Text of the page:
My father was a combat medic during World War II. He landed in Normandie on D-Day +3, and made his way behind enemy lines in the Battle of the Bulge. He was awarded the Purple Heart for a severe back injury sustained while rescuing fellow wounded soldiers from an overturned tank. That was a life-long, but bloodless injury. When my father was released from the hospital, he went AWOL. It's true. He and a fellow solider went to Paris for a week to really recover. When he returned to the front lines, he was told that he had a choice to make: Be recommended for a Silver Star for bravery AND face a court martial for going AWOL, or no court martial, but lose the Silver Star. He chose not to go to court.

The combat medic was one of the unsung heroes of World War II. He lived with the front line infantrymen and was the first to answer a call for help. He gave first aid to his wounded comrades and helped them out of the line of enemy fire. More often than not, he faced the enemy unarmed and was the foundation of the medical system with hundreds of thousands of surgeons, nurses, scientists, and enlisted medics.

The main objective of the medic was to get the wounded away from the front lines. Many times this involved the medic climbing out from the protection of his foxhole during shelling or into no-man’s-land to help a fallen comrade. Once with the wounded soldier, the medic would do a brief examination, evaluate the wound, apply a tourniquet if necessary, sometimes inject a vial of morphine, clean up the wound as best as possible and sprinkle sulfa powder on the wound followed by a bandage. Then he would drag or carry the patient out of harms way and to the rear. This was many times done under enemy fire or artillery shelling.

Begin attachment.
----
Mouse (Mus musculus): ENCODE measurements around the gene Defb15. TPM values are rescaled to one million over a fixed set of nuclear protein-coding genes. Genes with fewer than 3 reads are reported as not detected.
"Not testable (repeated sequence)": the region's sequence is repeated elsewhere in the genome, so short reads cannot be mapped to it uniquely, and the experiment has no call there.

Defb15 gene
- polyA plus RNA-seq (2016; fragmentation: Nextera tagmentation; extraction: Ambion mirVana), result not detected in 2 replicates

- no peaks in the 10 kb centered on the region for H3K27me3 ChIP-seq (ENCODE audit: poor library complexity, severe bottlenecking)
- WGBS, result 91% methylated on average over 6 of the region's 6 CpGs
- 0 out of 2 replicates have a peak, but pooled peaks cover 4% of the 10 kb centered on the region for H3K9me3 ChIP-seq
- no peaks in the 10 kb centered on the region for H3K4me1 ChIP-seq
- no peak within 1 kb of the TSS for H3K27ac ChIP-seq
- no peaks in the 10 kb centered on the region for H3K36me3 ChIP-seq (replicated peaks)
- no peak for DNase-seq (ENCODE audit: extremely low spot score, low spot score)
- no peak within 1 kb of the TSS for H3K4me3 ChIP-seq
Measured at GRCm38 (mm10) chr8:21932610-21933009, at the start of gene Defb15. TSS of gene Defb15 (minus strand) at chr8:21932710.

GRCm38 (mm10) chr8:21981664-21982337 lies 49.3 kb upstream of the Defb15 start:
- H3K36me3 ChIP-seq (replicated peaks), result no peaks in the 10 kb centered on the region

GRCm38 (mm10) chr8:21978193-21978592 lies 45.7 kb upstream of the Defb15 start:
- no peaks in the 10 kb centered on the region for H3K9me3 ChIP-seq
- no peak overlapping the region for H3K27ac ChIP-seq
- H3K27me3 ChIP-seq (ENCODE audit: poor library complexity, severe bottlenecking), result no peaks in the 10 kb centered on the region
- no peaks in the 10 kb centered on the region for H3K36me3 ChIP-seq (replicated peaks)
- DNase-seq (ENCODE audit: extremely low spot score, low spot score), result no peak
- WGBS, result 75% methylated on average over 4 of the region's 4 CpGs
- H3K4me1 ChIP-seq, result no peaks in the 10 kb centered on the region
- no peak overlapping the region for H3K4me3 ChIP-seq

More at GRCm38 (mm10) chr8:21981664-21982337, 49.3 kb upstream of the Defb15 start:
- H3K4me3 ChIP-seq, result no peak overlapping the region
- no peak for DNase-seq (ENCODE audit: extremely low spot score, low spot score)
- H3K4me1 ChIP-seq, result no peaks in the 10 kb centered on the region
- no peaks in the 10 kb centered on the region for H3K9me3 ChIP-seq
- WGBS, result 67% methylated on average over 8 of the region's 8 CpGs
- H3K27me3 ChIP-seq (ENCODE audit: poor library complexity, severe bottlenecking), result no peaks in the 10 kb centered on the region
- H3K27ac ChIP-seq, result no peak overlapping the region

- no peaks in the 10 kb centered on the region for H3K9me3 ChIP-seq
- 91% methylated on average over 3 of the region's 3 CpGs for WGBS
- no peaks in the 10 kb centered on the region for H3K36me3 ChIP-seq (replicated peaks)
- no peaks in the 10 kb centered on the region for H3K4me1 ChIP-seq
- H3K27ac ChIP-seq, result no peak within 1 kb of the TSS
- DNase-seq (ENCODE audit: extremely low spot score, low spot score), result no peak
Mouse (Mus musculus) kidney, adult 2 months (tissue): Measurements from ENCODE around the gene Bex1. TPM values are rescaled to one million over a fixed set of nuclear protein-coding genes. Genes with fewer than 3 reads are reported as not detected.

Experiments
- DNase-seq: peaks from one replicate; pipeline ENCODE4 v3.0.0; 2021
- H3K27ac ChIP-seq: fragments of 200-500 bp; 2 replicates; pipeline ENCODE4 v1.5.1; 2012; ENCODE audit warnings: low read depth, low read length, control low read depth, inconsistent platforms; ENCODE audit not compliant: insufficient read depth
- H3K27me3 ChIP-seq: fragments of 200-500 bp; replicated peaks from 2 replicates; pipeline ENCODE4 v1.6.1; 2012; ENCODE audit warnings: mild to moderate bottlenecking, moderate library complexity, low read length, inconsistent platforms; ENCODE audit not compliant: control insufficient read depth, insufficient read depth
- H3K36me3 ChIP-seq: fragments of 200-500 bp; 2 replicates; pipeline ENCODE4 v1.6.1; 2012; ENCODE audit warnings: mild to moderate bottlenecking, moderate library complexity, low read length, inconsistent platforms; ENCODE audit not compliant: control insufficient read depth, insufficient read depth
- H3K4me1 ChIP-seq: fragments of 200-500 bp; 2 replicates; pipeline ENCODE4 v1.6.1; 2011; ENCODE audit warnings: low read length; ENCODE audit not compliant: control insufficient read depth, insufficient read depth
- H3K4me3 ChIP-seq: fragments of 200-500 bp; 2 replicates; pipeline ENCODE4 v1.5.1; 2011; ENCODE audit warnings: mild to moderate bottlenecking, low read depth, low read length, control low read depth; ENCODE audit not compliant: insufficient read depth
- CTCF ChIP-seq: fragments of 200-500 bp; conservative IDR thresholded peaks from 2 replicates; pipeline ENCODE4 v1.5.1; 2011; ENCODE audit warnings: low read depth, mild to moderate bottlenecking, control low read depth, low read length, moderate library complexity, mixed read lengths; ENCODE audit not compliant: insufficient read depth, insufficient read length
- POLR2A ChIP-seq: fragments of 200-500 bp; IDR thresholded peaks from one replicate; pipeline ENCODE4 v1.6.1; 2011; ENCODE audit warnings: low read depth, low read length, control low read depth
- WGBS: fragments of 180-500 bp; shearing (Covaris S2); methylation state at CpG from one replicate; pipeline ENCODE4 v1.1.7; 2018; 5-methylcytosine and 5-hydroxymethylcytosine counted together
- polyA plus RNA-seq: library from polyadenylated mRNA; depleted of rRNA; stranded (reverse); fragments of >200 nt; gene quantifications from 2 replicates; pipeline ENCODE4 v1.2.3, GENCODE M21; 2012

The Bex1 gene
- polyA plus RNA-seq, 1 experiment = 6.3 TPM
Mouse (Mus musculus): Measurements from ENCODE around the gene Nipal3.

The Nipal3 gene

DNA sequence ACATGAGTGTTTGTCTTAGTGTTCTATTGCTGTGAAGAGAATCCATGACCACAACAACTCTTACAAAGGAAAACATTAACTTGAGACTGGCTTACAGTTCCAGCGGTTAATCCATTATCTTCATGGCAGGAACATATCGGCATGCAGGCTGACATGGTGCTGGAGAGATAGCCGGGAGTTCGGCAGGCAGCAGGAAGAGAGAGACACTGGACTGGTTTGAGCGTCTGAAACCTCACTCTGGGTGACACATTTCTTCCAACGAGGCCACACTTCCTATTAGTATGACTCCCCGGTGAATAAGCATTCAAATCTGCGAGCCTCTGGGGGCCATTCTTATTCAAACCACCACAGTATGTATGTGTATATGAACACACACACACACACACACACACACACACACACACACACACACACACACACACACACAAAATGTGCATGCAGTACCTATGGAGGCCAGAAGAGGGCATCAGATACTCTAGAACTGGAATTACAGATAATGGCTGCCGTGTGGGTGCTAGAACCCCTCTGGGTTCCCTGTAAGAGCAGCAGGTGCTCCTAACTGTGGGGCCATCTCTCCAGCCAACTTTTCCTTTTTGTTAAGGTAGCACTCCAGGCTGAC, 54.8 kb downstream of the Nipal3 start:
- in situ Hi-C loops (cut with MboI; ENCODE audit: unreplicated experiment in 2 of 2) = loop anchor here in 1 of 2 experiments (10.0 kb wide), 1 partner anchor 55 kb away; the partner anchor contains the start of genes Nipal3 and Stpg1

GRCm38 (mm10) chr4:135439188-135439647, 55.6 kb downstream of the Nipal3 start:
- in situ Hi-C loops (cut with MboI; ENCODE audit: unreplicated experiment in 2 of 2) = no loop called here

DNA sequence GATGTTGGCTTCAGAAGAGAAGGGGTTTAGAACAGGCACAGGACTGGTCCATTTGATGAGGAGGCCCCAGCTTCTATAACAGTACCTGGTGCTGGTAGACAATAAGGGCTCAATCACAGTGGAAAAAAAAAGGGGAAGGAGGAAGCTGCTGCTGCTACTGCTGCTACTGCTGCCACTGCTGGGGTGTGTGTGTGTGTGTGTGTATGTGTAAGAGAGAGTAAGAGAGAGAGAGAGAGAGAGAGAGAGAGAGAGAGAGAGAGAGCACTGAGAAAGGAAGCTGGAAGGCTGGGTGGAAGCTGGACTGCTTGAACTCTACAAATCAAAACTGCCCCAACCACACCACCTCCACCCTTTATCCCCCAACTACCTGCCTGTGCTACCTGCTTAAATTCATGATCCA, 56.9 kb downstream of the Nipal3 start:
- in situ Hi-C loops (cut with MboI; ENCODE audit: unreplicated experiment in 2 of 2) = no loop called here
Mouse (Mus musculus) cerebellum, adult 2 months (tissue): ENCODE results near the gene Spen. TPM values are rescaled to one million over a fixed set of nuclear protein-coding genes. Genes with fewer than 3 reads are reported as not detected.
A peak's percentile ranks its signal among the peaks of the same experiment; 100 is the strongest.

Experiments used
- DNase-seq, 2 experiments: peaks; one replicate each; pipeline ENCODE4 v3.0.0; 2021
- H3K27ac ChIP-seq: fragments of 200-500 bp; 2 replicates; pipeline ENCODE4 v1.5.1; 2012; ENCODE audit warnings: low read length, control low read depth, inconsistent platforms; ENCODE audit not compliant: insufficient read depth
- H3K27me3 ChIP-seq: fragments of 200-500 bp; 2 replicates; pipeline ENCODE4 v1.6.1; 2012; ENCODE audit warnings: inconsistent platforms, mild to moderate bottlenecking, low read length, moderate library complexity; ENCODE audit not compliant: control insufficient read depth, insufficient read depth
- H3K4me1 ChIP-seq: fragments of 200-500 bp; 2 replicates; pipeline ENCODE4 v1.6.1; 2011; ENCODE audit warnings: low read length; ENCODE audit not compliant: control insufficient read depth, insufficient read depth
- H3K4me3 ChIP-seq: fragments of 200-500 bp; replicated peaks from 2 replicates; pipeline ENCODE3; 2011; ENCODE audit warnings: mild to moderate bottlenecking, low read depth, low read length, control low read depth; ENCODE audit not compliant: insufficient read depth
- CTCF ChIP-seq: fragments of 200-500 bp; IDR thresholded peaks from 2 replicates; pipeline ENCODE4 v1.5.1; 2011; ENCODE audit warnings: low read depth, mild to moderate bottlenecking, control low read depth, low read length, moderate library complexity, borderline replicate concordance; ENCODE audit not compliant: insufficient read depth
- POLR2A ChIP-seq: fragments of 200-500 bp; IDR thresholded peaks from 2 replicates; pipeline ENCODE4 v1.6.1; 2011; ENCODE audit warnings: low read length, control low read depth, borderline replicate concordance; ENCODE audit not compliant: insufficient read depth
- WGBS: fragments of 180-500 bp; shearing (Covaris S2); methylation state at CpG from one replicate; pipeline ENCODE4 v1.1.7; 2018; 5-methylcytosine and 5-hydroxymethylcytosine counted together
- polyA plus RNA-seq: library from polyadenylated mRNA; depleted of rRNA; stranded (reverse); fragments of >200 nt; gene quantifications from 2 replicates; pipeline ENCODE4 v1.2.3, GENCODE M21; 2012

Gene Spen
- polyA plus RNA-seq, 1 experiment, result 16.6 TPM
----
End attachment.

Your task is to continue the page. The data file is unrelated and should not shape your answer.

My father told us many stories of the things he had seen on the battlefield. The cries he heard. The limbs he had seen strewn about. I wouldn't say he was haunted by it, but he never forgot.

When I was young, my father was the go-to guy for all the neighborhood kids when they sustained a street injury. He could put together a butterfly bandage with his eyes closed. He was fearless around blood, and the kinds of things that made other parents very squeamish. When my cousin nearly tore off her finger in a door-closing accident in the 1950s, my father was the one who bundled her up and took her to the hospital. He was the epitome of the calm and quiet combat medic always.

On this day the 75th anniversary of my father's landing, I remember my father who passed away in 1992. This is my Silver Star of recognition for a true hero.